Paranormal Yakker with your host Stan Mallow

Click on Sandee Wilhoit photo below to view video Interview



Season 1 Episode 23

Sandee Wilhoit. Historian, lead tour guide at the haunted Davis-Horton House in San Diego.
Sandee Wilhoit is a historian, lead tour guide, and resident ghost lady at the haunted Gaslamp Museum and Davis-Horton House in San Diego, California. In her interview with Stan Mallow, the Paranormal Yakker, Sandee explains the importance and historical significance of The Davis-Horton House, the oldest house in San Diego’s historic Gaslamp Quarter, and is on the National Registry of Historic Places. In her capacity as resident ghost lady at the Gaslamp Museum at the Davis-Horton House, Sandee talks about the many ghosts she has seen over the years, and the conversations she had with them. She also talks about the strange paranormal activity she and others, both fellow workers and visitors, have experienced. Sandee even reveals her connection to ghosts and the spirit world as a young girl.
Along with her colleague, Jamie Laird, Sandee Wilhoit organizes paranormal investigations at the museum. Those investigations, many of which resulted in not just orbs but full-body spirits photographed are detailed for Stan. Further, Sandee talks about which psychic phenomena and paranormal activity she witnessed that stands out most. In addition to talking about the Gaslamp Museum and the Davis-Horton House, Sandee talks about historical tours of the Gaslamp Quarter and the importance of the Gaslamp Quarter Historical Foundation. Its mission being to preserve the architecture, culture, and history for future generations.

Transcript of video Interview

Interview
Intro music.
Stan Mallow
Hi, everyone. I'm Stan Mallow. Welcome to "Paranormal Yakker." My guest on today's show who I'll be yakking with is Sandee Wilhoit, historian, lead tour guide and resident ghost lady at the Gaslamp Museum and Davis-Horton House in San Diego, California. Sandee Wilhoit, welcome to "Paranormal Yakker."
Sandee Wilhoit
Thank you, Stan. I'm happy to be here.
Stan Mallow
The Davis-Horton House is the oldest house in San Diego historic Gaslamp Quarter, which is on the National Registry of Historic Places. What is the historical significance of the Gaslamp Quarter? And perhaps, more specifically, the Davis-Horton House itself?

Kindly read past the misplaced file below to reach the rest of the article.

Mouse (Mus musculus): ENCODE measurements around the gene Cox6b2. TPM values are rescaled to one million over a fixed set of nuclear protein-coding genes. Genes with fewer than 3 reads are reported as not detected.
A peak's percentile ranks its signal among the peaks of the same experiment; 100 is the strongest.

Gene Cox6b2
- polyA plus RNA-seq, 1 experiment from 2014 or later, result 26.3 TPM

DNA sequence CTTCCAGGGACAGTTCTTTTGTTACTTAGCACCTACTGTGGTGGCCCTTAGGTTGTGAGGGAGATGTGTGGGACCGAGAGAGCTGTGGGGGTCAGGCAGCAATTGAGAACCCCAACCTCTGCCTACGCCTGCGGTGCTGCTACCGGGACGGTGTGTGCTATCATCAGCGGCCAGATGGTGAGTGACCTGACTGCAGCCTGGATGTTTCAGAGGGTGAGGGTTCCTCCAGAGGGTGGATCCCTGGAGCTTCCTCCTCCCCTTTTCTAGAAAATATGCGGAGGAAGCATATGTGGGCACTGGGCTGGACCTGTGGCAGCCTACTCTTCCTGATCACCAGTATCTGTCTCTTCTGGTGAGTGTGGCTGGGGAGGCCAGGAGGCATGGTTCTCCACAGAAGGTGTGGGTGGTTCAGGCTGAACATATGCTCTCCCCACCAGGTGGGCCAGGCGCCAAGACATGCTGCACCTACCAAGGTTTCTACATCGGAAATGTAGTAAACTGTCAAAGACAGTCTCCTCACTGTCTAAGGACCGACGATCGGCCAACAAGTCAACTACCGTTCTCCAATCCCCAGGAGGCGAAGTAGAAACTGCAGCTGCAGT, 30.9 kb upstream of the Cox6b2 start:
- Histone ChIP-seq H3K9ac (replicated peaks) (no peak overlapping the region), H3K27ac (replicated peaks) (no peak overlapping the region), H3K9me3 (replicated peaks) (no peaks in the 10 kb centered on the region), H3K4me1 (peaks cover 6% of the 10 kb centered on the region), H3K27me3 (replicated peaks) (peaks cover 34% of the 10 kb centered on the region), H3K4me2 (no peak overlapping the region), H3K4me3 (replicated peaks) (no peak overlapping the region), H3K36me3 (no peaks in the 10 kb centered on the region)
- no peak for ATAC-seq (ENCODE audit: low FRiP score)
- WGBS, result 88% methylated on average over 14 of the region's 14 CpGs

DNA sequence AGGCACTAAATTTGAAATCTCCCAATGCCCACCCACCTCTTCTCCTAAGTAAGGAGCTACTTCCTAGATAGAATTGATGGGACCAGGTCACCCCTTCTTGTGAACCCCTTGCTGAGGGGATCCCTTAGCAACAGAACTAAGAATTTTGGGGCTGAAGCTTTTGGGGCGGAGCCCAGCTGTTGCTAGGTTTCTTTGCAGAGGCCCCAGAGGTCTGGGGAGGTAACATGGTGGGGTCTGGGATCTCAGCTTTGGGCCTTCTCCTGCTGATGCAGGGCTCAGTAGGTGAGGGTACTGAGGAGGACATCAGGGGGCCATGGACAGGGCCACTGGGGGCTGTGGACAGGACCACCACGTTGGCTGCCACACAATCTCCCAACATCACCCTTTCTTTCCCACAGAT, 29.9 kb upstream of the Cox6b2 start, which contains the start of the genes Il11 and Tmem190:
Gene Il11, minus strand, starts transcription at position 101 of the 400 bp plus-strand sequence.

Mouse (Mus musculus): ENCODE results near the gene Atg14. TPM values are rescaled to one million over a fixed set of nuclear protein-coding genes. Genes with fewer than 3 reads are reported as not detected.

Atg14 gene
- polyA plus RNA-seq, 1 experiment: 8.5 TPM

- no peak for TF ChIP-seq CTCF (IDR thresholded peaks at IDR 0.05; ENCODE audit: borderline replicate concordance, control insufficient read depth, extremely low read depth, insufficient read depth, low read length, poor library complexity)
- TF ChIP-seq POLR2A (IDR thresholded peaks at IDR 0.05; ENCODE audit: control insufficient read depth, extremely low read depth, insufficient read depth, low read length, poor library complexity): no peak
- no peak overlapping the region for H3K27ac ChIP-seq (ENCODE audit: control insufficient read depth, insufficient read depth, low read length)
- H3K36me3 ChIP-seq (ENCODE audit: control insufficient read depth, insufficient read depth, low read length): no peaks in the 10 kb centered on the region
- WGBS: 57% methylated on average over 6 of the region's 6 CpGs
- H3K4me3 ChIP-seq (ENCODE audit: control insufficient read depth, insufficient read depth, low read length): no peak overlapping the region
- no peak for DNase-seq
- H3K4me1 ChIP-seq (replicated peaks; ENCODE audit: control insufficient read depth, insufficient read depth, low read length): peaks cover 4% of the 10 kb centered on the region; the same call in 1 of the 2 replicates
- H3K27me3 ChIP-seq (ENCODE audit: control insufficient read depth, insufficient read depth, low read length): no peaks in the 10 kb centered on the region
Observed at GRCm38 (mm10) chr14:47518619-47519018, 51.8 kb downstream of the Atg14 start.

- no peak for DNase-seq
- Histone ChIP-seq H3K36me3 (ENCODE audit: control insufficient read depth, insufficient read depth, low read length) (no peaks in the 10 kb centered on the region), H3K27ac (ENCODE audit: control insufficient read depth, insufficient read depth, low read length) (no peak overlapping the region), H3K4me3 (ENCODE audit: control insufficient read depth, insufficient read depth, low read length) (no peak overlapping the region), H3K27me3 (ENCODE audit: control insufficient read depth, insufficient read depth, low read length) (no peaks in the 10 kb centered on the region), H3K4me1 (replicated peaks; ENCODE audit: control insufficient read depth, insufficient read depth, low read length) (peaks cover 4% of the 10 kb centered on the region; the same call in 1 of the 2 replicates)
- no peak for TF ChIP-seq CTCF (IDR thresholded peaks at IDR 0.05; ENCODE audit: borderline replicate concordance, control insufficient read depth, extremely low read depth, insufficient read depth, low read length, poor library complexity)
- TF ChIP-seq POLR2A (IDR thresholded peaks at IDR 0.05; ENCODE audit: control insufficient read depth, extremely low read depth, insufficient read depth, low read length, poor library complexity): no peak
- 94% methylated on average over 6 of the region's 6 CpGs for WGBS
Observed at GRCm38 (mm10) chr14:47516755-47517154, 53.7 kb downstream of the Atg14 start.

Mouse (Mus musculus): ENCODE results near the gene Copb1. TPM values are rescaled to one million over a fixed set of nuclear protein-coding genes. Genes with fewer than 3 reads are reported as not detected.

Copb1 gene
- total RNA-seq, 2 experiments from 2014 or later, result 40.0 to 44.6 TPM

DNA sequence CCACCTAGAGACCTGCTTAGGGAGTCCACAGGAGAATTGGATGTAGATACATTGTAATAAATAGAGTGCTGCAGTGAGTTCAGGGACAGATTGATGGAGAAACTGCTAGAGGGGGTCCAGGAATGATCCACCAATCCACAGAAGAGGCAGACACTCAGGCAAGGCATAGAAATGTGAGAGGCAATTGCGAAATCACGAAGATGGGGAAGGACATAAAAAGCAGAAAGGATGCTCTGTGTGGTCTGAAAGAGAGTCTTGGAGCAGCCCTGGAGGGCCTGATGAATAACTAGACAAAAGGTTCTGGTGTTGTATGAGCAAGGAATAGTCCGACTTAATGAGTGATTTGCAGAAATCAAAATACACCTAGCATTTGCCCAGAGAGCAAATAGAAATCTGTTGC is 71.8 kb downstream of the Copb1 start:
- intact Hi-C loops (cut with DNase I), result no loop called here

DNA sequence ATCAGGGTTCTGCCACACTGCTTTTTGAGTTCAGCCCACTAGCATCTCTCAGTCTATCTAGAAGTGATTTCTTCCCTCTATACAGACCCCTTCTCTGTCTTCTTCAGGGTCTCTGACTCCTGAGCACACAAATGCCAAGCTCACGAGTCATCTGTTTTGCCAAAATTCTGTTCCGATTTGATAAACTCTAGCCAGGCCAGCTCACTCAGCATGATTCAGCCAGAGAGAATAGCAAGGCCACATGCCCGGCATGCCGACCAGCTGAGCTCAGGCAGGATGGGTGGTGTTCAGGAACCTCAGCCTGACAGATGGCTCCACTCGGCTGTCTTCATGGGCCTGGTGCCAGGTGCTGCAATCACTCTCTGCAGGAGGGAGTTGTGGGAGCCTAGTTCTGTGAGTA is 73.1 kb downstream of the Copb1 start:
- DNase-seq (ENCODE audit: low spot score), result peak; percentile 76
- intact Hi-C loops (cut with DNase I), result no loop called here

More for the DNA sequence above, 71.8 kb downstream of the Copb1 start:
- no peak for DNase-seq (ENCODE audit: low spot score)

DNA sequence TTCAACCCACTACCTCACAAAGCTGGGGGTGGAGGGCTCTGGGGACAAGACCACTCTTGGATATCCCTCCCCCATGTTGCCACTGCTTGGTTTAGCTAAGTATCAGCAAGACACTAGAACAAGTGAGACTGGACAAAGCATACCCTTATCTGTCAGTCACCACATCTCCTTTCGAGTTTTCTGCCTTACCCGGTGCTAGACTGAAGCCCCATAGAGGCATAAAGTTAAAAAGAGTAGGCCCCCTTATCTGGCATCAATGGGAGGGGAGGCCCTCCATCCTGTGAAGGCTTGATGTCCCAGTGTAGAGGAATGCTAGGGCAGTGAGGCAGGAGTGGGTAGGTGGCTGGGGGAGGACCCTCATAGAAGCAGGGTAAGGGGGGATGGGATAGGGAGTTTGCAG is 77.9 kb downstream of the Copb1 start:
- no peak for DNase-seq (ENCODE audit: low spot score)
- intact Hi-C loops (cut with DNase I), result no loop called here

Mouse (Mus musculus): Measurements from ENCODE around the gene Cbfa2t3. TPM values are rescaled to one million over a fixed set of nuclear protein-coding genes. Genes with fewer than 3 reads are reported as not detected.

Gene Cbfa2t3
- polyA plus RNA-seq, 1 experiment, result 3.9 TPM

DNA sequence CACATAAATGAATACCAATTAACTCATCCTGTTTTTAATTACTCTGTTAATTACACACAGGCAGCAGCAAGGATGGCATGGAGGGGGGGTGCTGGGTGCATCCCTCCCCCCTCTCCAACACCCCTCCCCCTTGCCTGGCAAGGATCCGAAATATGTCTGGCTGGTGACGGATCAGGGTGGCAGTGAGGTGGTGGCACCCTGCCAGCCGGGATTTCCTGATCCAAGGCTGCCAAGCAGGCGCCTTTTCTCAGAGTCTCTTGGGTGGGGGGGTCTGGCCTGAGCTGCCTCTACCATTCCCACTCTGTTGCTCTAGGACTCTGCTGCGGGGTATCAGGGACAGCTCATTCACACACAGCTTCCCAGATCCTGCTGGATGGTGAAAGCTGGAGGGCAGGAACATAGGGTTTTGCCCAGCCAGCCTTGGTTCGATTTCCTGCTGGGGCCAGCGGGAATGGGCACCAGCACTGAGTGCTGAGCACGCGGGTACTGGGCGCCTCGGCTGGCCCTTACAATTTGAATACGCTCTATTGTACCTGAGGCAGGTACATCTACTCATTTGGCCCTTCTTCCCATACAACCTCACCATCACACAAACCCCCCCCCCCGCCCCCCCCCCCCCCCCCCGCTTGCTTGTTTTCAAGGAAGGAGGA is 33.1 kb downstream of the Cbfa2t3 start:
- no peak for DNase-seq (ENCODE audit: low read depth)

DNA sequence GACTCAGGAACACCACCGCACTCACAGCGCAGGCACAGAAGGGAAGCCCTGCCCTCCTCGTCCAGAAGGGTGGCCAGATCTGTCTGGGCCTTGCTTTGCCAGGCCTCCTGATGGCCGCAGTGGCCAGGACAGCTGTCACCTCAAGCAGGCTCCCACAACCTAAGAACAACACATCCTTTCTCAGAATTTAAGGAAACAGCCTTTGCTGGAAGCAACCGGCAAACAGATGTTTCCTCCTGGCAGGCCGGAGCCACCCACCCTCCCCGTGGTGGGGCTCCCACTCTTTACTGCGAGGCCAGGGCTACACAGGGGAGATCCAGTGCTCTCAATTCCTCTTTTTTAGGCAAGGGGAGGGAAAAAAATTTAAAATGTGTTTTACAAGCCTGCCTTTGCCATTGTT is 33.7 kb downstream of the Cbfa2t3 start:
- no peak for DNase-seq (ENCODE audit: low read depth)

Sandee Wilhoit
The Davis-Horton House is important because it was the only home in which Alonzo Horton, the founder of modern San Diego, lived. It was also the first county hospital. And it was home for some officers for Army of the Pacific that were here then.
Stan Mallow
In your capacity as resident ghost lady at the Gaslamp Museum, I was wondering if you can recall how many ghosts you might've seen over the years and, by any chance, do you know who they are?
Sandee Wilhoit
Yes, and yes, and yes. Stan Mallow Oh, great.
Sandee Wilhoit
I have seen so many that, you know, I have lost count. A lot of times, because Horton did his business there, You see them just kind of walking through, you know, and you're going, oh. But there are some that do come and stay pretty regularly and have been seen by other people. One of them is the one we call the lady in black cause she wears an all-black dress. Now, she really likes to show herself to children, especially when I do the, you know, the children's tours, historical tours through the house. But I've seen her three times. My colleague, Jamie, has seen her. She mostly likes to stand at the top of the stairs. And when I do my paranormal investigation, and a lot of times when I'm just walking through the house, or just sitting at the desk, I turn on my little phone, you know, app. And they just talk all the time. My whole feeling is that everybody that lived in that house liked it so much that they just never left. And you know, I also get the doctor that came around, Dr. Stockton, when it was a hospital, all kinds of people.
Stan Mallow
You sort of explained the next question I'm going to ask you, but maybe a little bit more detail. And that is, how did the resident ghosts of the house make themselves known to you?
Sandee Wilhoit